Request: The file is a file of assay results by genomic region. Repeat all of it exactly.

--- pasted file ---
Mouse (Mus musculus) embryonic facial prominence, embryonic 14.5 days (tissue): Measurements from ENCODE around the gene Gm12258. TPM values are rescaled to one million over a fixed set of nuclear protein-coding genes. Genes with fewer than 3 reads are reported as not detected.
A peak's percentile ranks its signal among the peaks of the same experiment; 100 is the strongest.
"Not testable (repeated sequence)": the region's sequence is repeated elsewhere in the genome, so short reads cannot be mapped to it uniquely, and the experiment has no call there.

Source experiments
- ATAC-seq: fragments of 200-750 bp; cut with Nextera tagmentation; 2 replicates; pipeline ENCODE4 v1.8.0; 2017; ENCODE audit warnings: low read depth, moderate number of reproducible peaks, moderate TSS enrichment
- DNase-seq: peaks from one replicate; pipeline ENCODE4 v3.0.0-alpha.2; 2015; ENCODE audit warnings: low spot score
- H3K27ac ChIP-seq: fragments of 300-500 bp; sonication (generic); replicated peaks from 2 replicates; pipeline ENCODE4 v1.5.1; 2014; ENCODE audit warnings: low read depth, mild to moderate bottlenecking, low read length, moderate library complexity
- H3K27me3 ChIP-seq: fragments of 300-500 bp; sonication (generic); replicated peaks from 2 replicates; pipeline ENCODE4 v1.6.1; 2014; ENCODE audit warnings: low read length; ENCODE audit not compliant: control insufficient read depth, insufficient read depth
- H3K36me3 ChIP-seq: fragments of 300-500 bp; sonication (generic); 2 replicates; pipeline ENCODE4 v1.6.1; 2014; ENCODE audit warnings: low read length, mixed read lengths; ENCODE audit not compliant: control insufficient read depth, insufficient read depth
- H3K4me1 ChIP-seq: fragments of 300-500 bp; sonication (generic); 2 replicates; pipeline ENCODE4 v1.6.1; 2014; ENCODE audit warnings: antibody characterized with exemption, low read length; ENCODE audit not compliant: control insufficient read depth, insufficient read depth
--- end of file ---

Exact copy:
Mouse (Mus musculus) embryonic facial prominence, embryonic 14.5 days (tissue): Measurements from ENCODE around the gene Gm12258. TPM values are rescaled to one million over a fixed set of nuclear protein-coding genes. Genes with fewer than 3 reads are reported as not detected.
A peak's percentile ranks its signal among the peaks of the same experiment; 100 is the strongest.
"Not testable (repeated sequence)": the region's sequence is repeated elsewhere in the genome, so short reads cannot be mapped to it uniquely, and the experiment has no call there.

Source experiments
- ATAC-seq: fragments of 200-750 bp; cut with Nextera tagmentation; 2 replicates; pipeline ENCODE4 v1.8.0; 2017; ENCODE audit warnings: low read depth, moderate number of reproducible peaks, moderate TSS enrichment
- DNase-seq: peaks from one replicate; pipeline ENCODE4 v3.0.0-alpha.2; 2015; ENCODE audit warnings: low spot score
- H3K27ac ChIP-seq: fragments of 300-500 bp; sonication (generic); replicated peaks from 2 replicates; pipeline ENCODE4 v1.5.1; 2014; ENCODE audit warnings: low read depth, mild to moderate bottlenecking, low read length, moderate library complexity
- H3K27me3 ChIP-seq: fragments of 300-500 bp; sonication (generic); replicated peaks from 2 replicates; pipeline ENCODE4 v1.6.1; 2014; ENCODE audit warnings: low read length; ENCODE audit not compliant: control insufficient read depth, insufficient read depth
- H3K36me3 ChIP-seq: fragments of 300-500 bp; sonication (generic); 2 replicates; pipeline ENCODE4 v1.6.1; 2014; ENCODE audit warnings: low read length, mixed read lengths; ENCODE audit not compliant: control insufficient read depth, insufficient read depth
- H3K4me1 ChIP-seq: fragments of 300-500 bp; sonication (generic); 2 replicates; pipeline ENCODE4 v1.6.1; 2014; ENCODE audit warnings: antibody characterized with exemption, low read length; ENCODE audit not compliant: control insufficient read depth, insufficient read depth